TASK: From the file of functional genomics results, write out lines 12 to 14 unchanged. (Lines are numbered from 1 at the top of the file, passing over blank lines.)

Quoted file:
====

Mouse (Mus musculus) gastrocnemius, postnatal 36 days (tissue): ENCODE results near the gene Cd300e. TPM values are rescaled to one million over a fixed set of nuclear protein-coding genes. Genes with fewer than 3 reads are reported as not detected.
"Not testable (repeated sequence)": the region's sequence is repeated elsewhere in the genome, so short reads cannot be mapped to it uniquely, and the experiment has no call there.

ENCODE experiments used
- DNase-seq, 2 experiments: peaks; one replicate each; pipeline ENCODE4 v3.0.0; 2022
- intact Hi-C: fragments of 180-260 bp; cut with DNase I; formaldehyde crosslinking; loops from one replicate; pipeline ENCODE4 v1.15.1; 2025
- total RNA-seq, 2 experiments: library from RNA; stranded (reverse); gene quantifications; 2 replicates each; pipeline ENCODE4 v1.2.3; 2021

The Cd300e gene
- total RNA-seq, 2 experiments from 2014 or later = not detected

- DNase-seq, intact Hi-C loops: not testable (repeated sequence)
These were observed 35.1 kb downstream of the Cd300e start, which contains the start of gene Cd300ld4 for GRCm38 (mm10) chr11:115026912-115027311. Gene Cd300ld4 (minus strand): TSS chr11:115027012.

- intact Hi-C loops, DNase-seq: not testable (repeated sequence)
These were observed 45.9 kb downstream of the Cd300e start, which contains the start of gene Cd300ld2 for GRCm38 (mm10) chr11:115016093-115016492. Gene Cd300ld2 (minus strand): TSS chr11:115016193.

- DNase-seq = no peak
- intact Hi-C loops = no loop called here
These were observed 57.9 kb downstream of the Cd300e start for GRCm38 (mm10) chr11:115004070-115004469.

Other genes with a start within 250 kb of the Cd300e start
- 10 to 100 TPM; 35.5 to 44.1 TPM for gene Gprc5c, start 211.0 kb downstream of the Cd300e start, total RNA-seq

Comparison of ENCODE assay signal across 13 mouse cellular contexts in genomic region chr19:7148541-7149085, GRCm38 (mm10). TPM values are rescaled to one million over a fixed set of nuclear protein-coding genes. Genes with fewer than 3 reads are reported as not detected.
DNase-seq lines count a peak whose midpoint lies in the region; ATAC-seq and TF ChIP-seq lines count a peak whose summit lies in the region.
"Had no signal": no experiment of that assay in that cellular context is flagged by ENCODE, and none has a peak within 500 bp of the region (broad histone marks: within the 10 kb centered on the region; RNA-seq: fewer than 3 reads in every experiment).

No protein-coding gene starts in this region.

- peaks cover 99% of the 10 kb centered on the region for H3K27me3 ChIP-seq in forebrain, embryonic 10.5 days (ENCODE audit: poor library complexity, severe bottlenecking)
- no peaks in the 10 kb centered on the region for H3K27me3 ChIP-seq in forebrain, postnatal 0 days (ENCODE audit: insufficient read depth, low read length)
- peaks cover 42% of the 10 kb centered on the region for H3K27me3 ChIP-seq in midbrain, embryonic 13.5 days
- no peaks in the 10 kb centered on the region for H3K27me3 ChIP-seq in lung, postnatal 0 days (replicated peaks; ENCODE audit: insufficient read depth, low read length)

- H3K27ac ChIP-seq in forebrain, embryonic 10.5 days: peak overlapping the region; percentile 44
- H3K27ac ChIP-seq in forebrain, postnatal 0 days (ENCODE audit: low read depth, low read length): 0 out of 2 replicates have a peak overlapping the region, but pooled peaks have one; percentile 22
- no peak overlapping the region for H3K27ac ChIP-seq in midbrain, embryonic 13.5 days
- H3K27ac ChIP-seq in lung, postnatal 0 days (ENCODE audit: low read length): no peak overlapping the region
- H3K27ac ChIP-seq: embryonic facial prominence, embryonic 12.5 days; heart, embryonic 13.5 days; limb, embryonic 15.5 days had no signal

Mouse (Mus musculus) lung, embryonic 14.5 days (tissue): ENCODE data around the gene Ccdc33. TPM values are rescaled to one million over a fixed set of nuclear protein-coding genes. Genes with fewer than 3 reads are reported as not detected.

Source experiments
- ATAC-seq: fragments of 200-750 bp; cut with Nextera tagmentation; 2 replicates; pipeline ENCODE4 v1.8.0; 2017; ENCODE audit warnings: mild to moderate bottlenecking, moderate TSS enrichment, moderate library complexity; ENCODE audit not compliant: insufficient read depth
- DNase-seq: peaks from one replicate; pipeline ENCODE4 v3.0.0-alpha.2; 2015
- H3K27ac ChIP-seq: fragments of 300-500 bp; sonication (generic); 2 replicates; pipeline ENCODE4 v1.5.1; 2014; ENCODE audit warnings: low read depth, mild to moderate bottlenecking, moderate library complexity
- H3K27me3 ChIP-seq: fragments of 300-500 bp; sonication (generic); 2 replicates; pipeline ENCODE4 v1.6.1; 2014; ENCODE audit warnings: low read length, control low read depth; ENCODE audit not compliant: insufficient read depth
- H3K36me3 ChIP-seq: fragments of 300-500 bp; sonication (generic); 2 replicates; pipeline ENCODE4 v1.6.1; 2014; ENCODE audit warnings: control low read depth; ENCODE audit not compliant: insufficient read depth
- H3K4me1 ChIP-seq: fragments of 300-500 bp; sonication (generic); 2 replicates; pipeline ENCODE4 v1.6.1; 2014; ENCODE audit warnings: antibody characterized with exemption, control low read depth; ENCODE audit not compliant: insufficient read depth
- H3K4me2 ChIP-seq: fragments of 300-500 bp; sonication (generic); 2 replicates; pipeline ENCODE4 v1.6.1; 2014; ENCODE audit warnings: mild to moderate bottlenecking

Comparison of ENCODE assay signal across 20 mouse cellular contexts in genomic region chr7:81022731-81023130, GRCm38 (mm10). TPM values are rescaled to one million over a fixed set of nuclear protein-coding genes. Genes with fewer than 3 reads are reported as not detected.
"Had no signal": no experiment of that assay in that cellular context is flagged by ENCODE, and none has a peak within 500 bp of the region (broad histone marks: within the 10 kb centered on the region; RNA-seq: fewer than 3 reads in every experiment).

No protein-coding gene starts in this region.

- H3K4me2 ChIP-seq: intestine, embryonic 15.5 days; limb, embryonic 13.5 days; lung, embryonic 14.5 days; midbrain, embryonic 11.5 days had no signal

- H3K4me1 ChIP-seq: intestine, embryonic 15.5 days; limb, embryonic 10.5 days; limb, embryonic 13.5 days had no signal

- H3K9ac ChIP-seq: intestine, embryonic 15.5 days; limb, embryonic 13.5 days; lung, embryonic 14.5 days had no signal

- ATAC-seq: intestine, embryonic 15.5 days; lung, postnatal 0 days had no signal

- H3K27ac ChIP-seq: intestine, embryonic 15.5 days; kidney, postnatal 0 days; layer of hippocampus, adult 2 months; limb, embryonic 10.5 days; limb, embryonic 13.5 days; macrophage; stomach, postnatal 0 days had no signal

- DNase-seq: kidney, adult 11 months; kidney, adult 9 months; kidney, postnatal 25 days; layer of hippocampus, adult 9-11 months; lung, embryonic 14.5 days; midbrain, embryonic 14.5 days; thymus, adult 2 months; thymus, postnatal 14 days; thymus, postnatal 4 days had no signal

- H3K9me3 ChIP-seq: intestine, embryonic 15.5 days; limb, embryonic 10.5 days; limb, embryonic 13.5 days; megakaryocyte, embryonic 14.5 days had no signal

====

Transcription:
These were observed 45.9 kb downstream of the Cd300e start, which contains the start of gene Cd300ld2 for GRCm38 (mm10) chr11:115016093-115016492. Gene Cd300ld2 (minus strand): TSS chr11:115016193.

- DNase-seq = no peak
- intact Hi-C loops = no loop called here